Alternative products to Hawkeye Access

9 alternative and related products to Hawkeye Access

Hawkeye Access

Control your iOS device using your eyes

Hawkeye Access lets you control your iOS device using your eyes. Browse any website, hands-free, all through eye movements. For people with motor impairments, this makes browsing the web much easier!

9 Alternatives to Hawkeye Access

Apple’s most advanced iPhone yet with a 5.8" OLED display

iPhone X is Apple's long-awaited & extensively leaked special version of the iPhone, with a full-screen OLED display, Animoji support, and much more.

Around the web
Mashable
Every product here is independently selected by Mashable journalists. If you buy something featured, we may earn an affiliate commission which helps support our work. There's a new, interesting option for anyone looking to buy an iPhone without spending a fortune: A refurbished iPhone X.
Mashable
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TechCrunch
Ten years ago, the world got much bigger and much smaller, all in one fell swoop. Steve Jobs introduced the iPhone, the first internet-connected smartphone that put user experience above all, finally executing on the idea of a full touchscreen handset.
Business Insider
Apple announced the newest iPhone, the iPhone X, on Tuesday at its press event in Cupertino, California. It's pronounced "iPhone ten." "No other device in our lifetimes has had the impact on the world that the iPhone has," Apple CEO Tim Cook said.
The Verge
The long-awaited and extensively leaked special edition iPhone is finally upon us, and it's called the iPhone X. This new super flagship phone from Apple features an edge-to-edge screen with a notch at the top to accommodate the front-facing camera and sensors.
9 Alternatives to iPhone X

Find the perfect frames using iPhone X’s TrueDepth camera

Glasses by Warby Parker cleverly using the iPhone’s camera to take maps of people’s faces, and use that data to recommend styles of glasses that will best fit your face. It’s a step beyond the digital try on system the company has previously offered, where it would try to place a virtual pair of glasses on a picture to let you see how it looks.

Around the web
TechCrunch
Warby Parker is today introducing virtual try-on to let shoppers select a pair of frames and instantly see how they look. The tech was built on Apple's ARKit, and the feature is only available to users on the Warby Parker iOS app on an iPhone X or later.
The Verge
The iPhone X has only been out for a few days, but we're already seeing people take advantage of the face mapping technology on the phone in numerous ways. Some, like Animoji karaoke are more entertaining than useful, but others - like Warby Parker's new app - are a little more useful (as spotted by Joanna Stern on Twitter.)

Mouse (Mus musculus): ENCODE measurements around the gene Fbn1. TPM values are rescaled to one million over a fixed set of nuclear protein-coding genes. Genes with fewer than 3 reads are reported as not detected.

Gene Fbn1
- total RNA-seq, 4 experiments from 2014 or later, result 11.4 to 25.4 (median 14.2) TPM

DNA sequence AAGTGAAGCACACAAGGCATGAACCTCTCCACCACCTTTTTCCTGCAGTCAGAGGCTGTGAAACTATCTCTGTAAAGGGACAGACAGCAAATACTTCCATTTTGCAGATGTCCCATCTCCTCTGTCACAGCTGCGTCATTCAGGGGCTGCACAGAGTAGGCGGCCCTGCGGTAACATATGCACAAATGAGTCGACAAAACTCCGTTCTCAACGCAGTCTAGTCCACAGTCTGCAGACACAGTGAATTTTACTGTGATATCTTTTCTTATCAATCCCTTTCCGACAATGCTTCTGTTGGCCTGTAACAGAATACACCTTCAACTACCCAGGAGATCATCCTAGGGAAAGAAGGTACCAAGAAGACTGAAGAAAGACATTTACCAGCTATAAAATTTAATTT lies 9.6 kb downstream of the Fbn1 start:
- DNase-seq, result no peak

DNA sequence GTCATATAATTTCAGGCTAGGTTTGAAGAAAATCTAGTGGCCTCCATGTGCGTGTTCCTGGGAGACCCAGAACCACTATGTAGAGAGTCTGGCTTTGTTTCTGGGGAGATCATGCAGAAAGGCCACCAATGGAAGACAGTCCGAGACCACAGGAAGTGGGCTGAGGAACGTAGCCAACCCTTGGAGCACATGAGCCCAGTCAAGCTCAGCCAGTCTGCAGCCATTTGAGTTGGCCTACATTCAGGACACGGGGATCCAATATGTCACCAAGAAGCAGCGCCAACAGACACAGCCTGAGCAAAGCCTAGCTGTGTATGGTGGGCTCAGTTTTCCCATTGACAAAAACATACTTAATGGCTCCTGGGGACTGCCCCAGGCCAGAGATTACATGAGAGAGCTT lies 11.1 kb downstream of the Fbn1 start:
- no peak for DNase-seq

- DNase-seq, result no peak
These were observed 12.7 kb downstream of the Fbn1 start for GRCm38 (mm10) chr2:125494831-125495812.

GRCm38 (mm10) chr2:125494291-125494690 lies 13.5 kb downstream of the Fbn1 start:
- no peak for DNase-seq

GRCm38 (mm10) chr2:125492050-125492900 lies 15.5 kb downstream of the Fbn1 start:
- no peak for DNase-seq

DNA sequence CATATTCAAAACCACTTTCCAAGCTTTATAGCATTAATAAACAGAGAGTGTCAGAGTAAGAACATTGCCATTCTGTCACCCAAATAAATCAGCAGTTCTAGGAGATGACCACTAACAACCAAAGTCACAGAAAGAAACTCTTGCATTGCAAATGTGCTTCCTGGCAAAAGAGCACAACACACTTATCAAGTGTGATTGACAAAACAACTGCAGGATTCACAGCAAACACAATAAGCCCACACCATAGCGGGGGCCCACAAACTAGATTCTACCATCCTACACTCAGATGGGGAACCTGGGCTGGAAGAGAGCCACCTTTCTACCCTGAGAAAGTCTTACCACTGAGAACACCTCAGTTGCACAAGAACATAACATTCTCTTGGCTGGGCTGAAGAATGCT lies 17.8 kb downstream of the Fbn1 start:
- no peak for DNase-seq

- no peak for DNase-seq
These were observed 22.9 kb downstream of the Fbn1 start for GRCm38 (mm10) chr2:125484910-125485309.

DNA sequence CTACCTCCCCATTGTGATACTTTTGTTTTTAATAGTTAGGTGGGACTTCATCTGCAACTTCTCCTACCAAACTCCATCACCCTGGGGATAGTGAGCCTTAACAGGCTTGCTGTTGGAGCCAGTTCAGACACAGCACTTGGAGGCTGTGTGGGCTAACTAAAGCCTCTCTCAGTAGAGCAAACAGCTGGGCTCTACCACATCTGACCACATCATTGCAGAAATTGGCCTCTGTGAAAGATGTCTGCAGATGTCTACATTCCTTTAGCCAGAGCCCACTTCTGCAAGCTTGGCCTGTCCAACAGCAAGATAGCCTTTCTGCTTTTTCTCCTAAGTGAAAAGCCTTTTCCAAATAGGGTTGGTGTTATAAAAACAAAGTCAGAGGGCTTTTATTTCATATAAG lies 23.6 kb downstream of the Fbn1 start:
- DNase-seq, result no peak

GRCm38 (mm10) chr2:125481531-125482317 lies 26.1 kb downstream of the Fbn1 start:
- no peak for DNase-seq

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9 Alternatives to Glasses by Warby Parker

The iPhone X nose-laser game you control with your face

Nose Zone is the first game designed for the iPhone X's TrueDepth Camera. It uses ARKit to create an attach a laser to your nose and you control it by moving your face!

The future will be touchless and games are just the beginning! For example, imagine a paralyzed person navigating and controlling an app UI with this same face-based input method.

Around the web
Prototypr
The iPhone X contains a "TrueDepth" 3D sensor that, when combined with Apple's ARKit APIs, can interpret facial expressions. After you grant them permission ( and they undergo an extensive Apple review process to ensure they respect rules regarding data usage and user privacy), apps can use this data to access things like your "left eye blink percentage" or … See more
Co.Design
The iPhone X is a horribly flawed device that maybe no human alive should actually buy. But its TrueDepth Camera-which uses lasers to map and track your face in 3D-may end up having a much greater legacy than mere animoji.
9to5Mac
As usual, developers are taking features and APIs from Apple and implementing them in their apps with their own touch. Over the last few days, two developers have released games that take advantage of the iPhone X's TrueDepth sensor...
The Mac Observer
Yesterday it was Rainbrow, and today it's Nose Zone, the latest game to take advantage of the iPhone X's facial tracking. In Nose Zone you point your nose to control an onscreen dot's movement to destroy boxes. The more boxes you zap before time runs out the higher your score.
Fonearena
Developers have started taking advantage of the iPhone X's TrueDepth sensor to design games and we now already have two games on the list; Nose Zone & Rainbrow. These games combine data from the iPhone X's TrueDepth sensor with the ARKit framework and APIs to detect facial motions.
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9 Alternatives to Nose Zone
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